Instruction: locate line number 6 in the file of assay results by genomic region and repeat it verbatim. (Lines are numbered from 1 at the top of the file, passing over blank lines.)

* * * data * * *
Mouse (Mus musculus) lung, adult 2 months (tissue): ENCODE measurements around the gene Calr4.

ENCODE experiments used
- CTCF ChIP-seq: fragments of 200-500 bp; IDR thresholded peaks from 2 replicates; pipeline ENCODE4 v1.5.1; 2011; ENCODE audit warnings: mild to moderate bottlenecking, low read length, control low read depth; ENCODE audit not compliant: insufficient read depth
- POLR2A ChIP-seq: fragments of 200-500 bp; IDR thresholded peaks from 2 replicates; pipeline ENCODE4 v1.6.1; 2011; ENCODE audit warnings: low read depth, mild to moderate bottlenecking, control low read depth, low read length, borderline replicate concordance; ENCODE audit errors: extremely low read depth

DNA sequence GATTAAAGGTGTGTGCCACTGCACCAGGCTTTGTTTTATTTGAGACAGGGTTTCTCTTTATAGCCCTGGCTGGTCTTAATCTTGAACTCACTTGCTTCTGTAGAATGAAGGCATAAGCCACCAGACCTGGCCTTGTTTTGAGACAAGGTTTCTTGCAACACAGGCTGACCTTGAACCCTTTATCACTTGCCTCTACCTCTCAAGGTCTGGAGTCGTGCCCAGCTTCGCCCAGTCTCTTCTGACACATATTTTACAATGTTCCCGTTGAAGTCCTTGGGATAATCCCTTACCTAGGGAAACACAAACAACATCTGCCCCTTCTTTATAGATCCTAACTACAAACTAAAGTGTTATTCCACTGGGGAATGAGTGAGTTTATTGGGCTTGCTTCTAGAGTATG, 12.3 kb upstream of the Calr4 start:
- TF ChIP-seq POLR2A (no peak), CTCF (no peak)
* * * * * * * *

- TF ChIP-seq POLR2A (no peak), CTCF (no peak)